I agreed for a moment. It seemed to make sense. OK, I thought, so that's it. I am afraid because never before have I faced such raw fear or the threat of death. But then, something amazing happened. I began to go back over some of the spiritual healings I'd had in the past, and I realized that fear had been a factor before—even the possibility of death. And each time, those threats had been faced down through persistent prayer.

So I had dealt with these issues before. The temptation to believe that I hadn't was a lie. It wasn't a message from God. It was just the opposite—destructive, discouraging thinking. Seeing that I'd almost been duped helped me realize that the entire presentation of disease is a deception. A trick. It's totally unlike God. So it can't be real. My work now was to see through this trick, to realize that although a condition like sickness—or any evil—seems to be real, it is only illusive, mistaken thinking.

Still standing in the driving rain, my next thoughts were: So now what? Where do you go from here? How do you get home? These questions applied both to the rainstorm and the mental swirl I was in. And then, the message I'd been praying for came. It was clear and strong: You will work this out just as you have worked out other situations. And it is the same way you will get yourself home right now. You will put one foot in front of the other and go forward. One thought would follow the next, and healing thoughts would bring me out of gloom, darkness, and disease.

With each step I felt more hope and assurance. I didn't look at the little cottage way off in the distance. I looked at the path in front of me and at my green boots moving one step at a time. It was no use feeling anxious about the distance I had to travel or the force of the wind. I would get there through patiently advancing, one step at a time. The storm was still raging, but I felt calm assurance. God was with me, and would guide me to healing.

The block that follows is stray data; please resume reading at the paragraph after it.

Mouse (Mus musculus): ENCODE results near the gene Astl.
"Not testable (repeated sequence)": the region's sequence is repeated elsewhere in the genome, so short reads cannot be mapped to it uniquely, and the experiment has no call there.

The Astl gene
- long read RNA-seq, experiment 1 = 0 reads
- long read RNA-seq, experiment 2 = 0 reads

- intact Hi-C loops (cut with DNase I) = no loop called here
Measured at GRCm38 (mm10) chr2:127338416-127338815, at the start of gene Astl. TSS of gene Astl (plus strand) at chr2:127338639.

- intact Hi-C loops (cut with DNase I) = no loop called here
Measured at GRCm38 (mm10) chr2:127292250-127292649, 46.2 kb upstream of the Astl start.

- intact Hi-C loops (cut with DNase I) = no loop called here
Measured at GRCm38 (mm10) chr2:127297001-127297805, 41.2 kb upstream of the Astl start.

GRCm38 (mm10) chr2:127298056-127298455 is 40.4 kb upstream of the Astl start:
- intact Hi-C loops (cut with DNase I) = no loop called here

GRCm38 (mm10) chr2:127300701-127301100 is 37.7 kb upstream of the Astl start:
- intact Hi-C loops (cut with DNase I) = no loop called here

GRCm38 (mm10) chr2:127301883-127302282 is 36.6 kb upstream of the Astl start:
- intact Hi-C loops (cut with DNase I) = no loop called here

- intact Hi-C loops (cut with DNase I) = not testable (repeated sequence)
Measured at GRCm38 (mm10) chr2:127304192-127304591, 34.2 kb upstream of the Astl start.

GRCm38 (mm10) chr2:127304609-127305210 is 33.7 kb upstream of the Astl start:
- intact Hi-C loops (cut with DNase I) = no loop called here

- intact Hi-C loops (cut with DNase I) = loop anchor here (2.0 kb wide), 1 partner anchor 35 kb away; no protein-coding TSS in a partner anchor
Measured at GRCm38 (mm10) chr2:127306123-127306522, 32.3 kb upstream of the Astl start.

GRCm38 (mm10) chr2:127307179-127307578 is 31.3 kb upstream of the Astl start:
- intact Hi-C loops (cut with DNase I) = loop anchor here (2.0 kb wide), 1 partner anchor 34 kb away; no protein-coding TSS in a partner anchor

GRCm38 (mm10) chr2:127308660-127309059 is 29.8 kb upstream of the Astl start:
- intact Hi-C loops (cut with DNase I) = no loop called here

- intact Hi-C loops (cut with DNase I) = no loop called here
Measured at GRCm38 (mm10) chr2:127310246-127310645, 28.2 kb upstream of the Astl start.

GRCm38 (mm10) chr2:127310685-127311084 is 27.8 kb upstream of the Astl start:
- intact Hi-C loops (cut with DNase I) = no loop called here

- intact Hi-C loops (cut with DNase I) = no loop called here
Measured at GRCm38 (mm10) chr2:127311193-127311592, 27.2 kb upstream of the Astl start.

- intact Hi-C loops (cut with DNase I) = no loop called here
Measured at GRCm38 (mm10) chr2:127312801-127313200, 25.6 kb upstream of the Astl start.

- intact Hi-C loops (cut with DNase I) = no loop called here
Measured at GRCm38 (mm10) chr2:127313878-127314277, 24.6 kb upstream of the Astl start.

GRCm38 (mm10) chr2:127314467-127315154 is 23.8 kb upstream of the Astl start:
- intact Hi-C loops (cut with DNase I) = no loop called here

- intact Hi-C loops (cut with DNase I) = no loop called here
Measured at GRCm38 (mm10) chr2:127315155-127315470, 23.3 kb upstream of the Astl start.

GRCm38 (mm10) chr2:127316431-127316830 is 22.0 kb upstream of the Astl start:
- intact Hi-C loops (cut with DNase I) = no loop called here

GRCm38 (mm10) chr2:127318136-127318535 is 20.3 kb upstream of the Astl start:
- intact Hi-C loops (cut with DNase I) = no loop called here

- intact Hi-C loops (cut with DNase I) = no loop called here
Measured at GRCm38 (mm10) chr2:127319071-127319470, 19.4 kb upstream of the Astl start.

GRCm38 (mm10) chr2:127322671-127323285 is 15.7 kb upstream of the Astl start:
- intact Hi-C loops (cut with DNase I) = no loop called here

PART III—AFTER THE STORM

I got home. I ran a warm bath and glanced at my windowsill to see those five smooth stones. I reviewed their messages: God made me. God loves me. God maintains what She made. God showers me with blessings. These are permanent spiritual facts. I let them "sink down into my ears," Luke 9:44 . as Jesus once asked his disciples to let his teachings do.

These ideas began to overshadow my bodily complaints. I began to turn to God constantly, but calmly. I knew I was gaining ground when I reached for Him out of love, rather than fear. I came to see the symptoms as challenges to the five spiritual facts I had been savoring. And I knew it was legitimate to object to them because God gives Her creation only good. This divine good is permanent.

I was reminded by David's example to keep it simple. So I thought about who I am—an expression of God, one of Spirit's ideas. I spent hours in prayer considering what it means to be a spiritual idea: What is a spiritual idea like? What does a spiritual idea include? What does a spiritual idea do? Many descriptions came to me, but my conclusions went something like this: A spiritual idea is just like the divine Mind that conceived it.  It includes all good, all right and healthy concepts.  Its activity is to express the goodness and harmony of its Maker. I asked myself: Does a spiritual idea need improvement? Does it need additions, alterations, doctoring, or fixing? I felt a kind of holy privilege in praying with these ideas. It was a little like strolling along a spiritual beach, picking up treasures I understood to be enduring, healing truths.

I knew I was gaining ground when I reached for God out of love, rather than fear.

The skies cleared over Nantucket, and I soon went home to New York. I don't know exactly when my clothes began to fit again, and when the odd sensation of something inside me disappeared, but I felt normal not long afterward.

Weeks later, I was reading Science and Health and came across this sentence: "Speak the truth to every form of error. Tumors, ulcers, tubercles, inflammation, pain, deformed joints, are waking dream-shadows, dark images of mortal thought, which flee before the light of Truth."  Science and Health, p. 418. I realized that I'd avoided delving into this sentence for many years. Now I felt I understood it for the first time. And it was friendly, not frightening. I'd just seen the power of speaking the truth. I'd learned that I could stand up to this list of conditions because Truth, God, is all-powerful. These descriptions of evil have no power, because God did not make them. Storms clear. And with the light, comes victory.


Rebecca Odegaard is a practitioner and teacher of Christian Science. She lives in Boston, Massachusetts.